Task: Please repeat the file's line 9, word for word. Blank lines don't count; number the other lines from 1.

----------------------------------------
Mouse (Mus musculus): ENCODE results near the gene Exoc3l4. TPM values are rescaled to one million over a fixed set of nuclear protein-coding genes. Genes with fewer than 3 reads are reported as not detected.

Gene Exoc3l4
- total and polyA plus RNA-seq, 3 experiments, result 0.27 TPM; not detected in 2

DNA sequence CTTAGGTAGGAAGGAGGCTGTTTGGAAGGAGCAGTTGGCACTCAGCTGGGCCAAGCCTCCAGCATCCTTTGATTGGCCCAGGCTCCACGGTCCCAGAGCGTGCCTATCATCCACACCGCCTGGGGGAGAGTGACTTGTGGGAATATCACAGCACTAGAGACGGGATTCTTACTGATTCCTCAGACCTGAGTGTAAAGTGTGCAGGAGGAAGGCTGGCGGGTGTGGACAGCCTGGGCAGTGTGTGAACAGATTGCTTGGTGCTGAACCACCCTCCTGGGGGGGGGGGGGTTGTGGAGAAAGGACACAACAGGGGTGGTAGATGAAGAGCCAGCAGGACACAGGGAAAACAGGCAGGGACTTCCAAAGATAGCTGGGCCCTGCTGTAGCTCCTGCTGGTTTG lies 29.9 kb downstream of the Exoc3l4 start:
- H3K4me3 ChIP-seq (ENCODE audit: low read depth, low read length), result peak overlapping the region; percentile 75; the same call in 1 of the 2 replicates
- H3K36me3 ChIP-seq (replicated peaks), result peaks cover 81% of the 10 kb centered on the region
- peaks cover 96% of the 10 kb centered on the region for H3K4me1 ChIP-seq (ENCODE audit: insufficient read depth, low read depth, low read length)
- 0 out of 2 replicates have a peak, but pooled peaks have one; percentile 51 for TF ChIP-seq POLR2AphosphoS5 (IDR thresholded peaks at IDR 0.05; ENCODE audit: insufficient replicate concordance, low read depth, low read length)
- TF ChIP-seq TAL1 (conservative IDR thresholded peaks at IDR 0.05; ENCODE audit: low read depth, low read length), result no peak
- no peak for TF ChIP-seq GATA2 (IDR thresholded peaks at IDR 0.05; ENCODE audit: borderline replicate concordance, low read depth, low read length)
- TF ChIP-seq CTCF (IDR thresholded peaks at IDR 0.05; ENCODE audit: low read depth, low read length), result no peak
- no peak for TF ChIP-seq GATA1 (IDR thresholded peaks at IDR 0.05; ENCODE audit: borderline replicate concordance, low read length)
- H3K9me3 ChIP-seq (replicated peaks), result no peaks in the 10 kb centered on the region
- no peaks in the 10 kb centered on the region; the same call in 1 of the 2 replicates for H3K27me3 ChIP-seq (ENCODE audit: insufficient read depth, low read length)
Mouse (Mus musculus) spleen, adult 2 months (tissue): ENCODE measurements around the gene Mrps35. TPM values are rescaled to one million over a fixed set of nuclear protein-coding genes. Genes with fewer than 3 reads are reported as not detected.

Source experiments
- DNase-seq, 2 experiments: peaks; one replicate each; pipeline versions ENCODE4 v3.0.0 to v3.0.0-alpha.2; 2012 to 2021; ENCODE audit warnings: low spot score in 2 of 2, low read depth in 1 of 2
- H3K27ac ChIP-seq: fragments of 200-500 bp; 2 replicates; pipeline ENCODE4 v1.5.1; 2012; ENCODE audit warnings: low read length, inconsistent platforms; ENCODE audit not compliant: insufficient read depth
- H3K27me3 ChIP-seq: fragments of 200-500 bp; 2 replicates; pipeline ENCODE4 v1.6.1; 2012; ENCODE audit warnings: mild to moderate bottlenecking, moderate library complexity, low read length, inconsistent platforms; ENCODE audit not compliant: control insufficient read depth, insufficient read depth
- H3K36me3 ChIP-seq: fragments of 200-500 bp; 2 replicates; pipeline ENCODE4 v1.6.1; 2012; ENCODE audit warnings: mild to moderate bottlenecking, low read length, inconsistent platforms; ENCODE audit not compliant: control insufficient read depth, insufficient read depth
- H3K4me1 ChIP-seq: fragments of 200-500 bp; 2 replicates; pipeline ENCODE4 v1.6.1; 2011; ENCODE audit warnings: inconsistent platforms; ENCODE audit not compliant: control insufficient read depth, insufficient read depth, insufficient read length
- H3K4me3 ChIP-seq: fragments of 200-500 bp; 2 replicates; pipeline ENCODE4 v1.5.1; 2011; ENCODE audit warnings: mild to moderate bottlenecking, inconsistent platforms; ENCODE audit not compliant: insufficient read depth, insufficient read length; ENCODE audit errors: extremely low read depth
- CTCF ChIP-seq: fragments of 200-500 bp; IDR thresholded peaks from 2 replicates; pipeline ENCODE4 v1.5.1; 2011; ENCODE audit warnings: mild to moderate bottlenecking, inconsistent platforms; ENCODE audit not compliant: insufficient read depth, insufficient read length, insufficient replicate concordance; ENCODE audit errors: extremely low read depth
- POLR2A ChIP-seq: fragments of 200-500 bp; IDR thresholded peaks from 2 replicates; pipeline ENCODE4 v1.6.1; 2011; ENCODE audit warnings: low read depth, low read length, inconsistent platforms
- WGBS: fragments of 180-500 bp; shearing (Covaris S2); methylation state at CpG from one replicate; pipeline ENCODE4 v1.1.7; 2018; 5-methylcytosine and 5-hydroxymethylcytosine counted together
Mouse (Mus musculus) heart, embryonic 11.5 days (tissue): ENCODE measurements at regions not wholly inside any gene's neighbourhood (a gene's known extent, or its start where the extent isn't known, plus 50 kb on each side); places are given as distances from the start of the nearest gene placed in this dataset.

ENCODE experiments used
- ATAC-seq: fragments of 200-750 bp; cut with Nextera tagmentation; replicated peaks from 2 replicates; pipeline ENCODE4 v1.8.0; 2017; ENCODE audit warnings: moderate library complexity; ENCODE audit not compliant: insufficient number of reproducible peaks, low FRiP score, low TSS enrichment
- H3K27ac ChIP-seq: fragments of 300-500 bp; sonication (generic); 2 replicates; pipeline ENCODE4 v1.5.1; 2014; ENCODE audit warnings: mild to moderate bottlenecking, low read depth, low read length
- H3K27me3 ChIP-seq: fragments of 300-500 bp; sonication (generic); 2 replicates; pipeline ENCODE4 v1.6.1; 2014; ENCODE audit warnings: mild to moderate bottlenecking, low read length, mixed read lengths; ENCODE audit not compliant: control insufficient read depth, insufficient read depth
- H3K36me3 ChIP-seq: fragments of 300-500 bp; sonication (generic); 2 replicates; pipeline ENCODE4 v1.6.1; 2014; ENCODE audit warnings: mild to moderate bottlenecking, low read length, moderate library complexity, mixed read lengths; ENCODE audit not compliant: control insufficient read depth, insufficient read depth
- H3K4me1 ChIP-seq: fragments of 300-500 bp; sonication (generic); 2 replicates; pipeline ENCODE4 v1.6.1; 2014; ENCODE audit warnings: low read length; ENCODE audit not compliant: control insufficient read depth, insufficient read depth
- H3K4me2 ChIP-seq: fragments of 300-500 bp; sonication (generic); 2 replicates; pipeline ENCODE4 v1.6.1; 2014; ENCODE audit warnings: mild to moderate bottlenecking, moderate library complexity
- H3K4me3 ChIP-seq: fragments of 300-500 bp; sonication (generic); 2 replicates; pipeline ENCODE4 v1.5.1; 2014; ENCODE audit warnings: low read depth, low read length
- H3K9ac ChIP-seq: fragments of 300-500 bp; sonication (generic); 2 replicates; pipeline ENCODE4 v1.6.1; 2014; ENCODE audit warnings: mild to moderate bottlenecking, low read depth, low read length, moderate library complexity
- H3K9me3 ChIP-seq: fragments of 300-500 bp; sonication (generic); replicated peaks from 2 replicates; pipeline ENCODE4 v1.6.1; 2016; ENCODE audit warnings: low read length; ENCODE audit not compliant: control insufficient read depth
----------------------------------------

- TF ChIP-seq TAL1 (conservative IDR thresholded peaks at IDR 0.05; ENCODE audit: low read depth, low read length), result no peak